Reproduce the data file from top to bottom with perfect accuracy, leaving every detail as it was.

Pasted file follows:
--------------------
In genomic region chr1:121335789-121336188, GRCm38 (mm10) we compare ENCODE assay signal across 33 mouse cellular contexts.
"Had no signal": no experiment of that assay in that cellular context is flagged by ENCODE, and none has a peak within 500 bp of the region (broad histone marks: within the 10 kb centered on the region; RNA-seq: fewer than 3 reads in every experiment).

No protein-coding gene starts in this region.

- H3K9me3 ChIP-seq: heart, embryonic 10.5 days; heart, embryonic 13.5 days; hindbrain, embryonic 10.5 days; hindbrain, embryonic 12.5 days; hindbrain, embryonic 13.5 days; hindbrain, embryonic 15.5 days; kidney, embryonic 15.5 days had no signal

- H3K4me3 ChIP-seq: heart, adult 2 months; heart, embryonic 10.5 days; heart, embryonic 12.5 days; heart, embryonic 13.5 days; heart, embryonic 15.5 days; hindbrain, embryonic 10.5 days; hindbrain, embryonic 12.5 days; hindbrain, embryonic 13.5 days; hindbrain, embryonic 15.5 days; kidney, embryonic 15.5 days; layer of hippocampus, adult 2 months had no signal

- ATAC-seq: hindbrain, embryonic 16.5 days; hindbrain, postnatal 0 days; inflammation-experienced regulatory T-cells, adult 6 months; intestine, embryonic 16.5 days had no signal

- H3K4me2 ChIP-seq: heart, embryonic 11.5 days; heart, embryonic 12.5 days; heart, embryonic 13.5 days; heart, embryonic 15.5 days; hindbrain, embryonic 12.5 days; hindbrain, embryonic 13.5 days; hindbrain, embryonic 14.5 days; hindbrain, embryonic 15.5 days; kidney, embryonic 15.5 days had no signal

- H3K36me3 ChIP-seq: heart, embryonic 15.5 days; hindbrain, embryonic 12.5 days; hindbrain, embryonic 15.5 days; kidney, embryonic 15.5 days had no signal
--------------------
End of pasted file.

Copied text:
In genomic region chr1:121335789-121336188, GRCm38 (mm10) we compare ENCODE assay signal across 33 mouse cellular contexts.
"Had no signal": no experiment of that assay in that cellular context is flagged by ENCODE, and none has a peak within 500 bp of the region (broad histone marks: within the 10 kb centered on the region; RNA-seq: fewer than 3 reads in every experiment).

No protein-coding gene starts in this region.

- H3K9me3 ChIP-seq: heart, embryonic 10.5 days; heart, embryonic 13.5 days; hindbrain, embryonic 10.5 days; hindbrain, embryonic 12.5 days; hindbrain, embryonic 13.5 days; hindbrain, embryonic 15.5 days; kidney, embryonic 15.5 days had no signal

- H3K4me3 ChIP-seq: heart, adult 2 months; heart, embryonic 10.5 days; heart, embryonic 12.5 days; heart, embryonic 13.5 days; heart, embryonic 15.5 days; hindbrain, embryonic 10.5 days; hindbrain, embryonic 12.5 days; hindbrain, embryonic 13.5 days; hindbrain, embryonic 15.5 days; kidney, embryonic 15.5 days; layer of hippocampus, adult 2 months had no signal

- ATAC-seq: hindbrain, embryonic 16.5 days; hindbrain, postnatal 0 days; inflammation-experienced regulatory T-cells, adult 6 months; intestine, embryonic 16.5 days had no signal

- H3K4me2 ChIP-seq: heart, embryonic 11.5 days; heart, embryonic 12.5 days; heart, embryonic 13.5 days; heart, embryonic 15.5 days; hindbrain, embryonic 12.5 days; hindbrain, embryonic 13.5 days; hindbrain, embryonic 14.5 days; hindbrain, embryonic 15.5 days; kidney, embryonic 15.5 days had no signal

- H3K36me3 ChIP-seq: heart, embryonic 15.5 days; hindbrain, embryonic 12.5 days; hindbrain, embryonic 15.5 days; kidney, embryonic 15.5 days had no signal